Gamification is proving to be an innovative method for firms to engage stakeholders in Corporate Social Responsibility (CSR) issues.

KNOWLEDGE @ BI: Communication for leaders

More and more companies are implementing gamification into their communication strategies in an attempt to attract the attention of various stakeholder groups to their environmental and sustainability efforts and to deliver innovative and persuasive messages to their audiences.

Engaging stakeholders in environmental and social responsibility efforts is an increasing goal of organizations but a lack of understanding and interest by stakeholders can hamper the effectiveness of these efforts.

Understanding, engagement and interest are not easy to achieve, and traditional CSR communication strategies are not always effective.  As a result, costly CSR investments may not fully yield expected results and important corporate messages about these efforts can get lost in a dense information mass.  

Desire to play

Implementing gamification into business practices capitalizes on the natural human desire to play games. Gamification uses the design elements of games but adapts them for non-game contexts or for non-entertainment purposes in order to create fun and engaging experiences that motivate people or change behavior.  

Game design elements can be social (e.g. need for achievement, curiosity, etc.) and artifactual (e.g. leaderboards, avatars, difficulty levels etc.). Gamification exploits the reinforcement of positive emotions and experiences and can have a great effect on people’s behavior. 

Gamification in Action

Gamification has been implemented successfully in various fields and contexts such as education, health and wellness, crowdsourcing, transportation, civic learning, sustainability, as well as online communities and social networks.

Advertising, marketing, HR, PR and communication specialists are using gamification for various purposes. For instance, to increase awareness of environmental issues, to facilitate sustainable behavior, to improve work efficiency, to increase motivation for learning, to increase information desire, to improve group reflection at early stages of innovation development process, to increase productivity and contribute to social bonding, and to increase user activity and retention.

Among successful examples of gamification used in CSR efforts are Nissan Leaf and Nike Inc.

  • Nissan Leaf’s Carwings Challenge for instance encouraged drivers to compete in environmentally friendly driving; they earn points, badges and statuses for their driving habits and transfer them into tangible rewards.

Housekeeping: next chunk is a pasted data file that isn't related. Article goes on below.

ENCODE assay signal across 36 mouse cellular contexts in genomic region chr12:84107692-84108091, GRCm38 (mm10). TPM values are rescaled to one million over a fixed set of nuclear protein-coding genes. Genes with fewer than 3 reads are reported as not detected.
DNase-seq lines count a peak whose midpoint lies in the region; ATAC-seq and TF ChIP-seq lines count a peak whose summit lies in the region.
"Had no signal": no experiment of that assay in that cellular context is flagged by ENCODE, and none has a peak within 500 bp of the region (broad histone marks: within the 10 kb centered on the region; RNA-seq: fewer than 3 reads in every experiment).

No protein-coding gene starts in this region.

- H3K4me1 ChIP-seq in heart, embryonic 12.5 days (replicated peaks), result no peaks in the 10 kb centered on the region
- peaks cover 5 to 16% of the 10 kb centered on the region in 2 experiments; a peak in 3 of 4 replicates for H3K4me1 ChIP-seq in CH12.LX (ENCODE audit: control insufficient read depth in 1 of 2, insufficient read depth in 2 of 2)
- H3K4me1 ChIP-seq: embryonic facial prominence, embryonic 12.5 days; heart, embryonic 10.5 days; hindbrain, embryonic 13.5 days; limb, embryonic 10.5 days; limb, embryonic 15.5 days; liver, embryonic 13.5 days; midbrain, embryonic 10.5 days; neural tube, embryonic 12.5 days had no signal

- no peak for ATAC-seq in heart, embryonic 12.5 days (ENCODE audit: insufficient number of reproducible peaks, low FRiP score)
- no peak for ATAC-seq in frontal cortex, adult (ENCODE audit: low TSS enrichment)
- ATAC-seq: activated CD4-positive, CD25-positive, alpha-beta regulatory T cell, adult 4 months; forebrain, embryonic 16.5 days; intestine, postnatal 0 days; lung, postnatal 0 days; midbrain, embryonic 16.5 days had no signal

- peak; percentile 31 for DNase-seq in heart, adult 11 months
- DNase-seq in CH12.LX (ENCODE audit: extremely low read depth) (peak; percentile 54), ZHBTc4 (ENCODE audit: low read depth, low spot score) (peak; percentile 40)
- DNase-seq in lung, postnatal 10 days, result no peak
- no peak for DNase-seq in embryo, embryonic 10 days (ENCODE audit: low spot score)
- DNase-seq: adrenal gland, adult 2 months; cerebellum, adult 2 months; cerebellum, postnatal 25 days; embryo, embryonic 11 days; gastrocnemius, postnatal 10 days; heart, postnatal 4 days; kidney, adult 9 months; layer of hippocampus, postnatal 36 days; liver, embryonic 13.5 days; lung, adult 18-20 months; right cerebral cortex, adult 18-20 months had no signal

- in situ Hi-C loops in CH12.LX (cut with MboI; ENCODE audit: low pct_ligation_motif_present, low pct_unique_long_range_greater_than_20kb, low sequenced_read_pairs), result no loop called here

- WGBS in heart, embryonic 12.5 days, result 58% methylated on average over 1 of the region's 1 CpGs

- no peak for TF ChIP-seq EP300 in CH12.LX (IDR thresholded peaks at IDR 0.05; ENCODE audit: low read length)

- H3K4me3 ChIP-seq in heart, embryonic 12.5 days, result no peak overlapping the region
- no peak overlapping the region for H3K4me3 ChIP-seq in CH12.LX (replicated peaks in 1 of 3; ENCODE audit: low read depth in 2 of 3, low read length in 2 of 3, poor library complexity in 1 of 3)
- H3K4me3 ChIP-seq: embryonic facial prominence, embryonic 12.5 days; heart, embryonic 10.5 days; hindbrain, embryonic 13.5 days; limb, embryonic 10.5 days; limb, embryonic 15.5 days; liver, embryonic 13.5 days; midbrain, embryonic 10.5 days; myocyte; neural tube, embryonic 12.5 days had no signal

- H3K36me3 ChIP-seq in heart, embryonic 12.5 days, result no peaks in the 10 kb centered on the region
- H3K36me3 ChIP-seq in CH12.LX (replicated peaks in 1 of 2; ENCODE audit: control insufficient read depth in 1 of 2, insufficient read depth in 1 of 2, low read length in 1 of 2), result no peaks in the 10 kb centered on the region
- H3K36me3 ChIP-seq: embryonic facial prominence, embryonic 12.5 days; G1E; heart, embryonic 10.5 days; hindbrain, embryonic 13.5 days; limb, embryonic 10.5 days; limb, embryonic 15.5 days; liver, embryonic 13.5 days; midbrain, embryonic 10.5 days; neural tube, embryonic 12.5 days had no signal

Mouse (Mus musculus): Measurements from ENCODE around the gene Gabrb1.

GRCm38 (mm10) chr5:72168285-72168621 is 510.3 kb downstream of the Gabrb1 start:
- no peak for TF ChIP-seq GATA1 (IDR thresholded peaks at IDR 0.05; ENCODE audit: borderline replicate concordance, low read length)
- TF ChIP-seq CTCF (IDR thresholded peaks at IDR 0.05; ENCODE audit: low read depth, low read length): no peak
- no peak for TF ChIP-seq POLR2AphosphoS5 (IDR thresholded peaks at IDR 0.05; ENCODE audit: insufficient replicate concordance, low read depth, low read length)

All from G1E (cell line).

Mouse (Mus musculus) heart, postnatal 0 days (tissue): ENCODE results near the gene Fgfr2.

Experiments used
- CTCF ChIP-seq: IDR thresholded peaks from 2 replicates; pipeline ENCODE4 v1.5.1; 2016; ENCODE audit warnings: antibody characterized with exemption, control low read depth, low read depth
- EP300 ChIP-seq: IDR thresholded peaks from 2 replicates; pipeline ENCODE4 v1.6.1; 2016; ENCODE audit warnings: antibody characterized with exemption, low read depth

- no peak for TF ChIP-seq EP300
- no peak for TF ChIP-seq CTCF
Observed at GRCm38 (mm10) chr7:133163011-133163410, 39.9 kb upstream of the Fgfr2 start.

• Nike’s Rallies Stronger Every Run campaign was organized to support Challenged Athletes Foundation. For every mile logged on in-store treadmills during the Boston Marathon, Nike donated $100 to the Challenged Athletes Foundation. 

Recipe for CSR Communication

Gamification is a useful tool for wrapping and delivering a CSR campaign. However, it will not compensate for a poor quality campaign. Therefore the primary focus of a CSR campaign should be on quality and content. In order to gamify a CSR campaign, several game elements are particularly important.

Essential components include meaningful narrative within an exciting context, clear goals and rules, valuable rewards, progress tracking, instant feedback, social recognition and communication between people, manageable constraints and achievable tasks, and follow up of users. Not all elements must be in place and it is a task of a manager to tailor various gamified combinations to the specific need of stakeholders.

Gamification is proving to be an innovative and popular method for firms to engage stakeholders in CSR and sustainability issues. According to IDC Energy Insights, 60 percent of worldwide retailers in the energy sector will use at least one gamified application by 2016.   

Engaging in fun and games can greatly enhance stakeholder knowledge of environmental matters and increase their involvement in pro-environmental actions. A win-win for business and society.

Reference:

This article is published in Communication for Leaders No. 2 - 2015 (Link to E-Magazine). 

https://issuu.com/bi_business_school/docs/communication_for_leaders

Communication  for Leaders is a Science Communication Magazine published by Centre for Corporate Communication and Department of Communication and Culture at BI Norwegian Business School.

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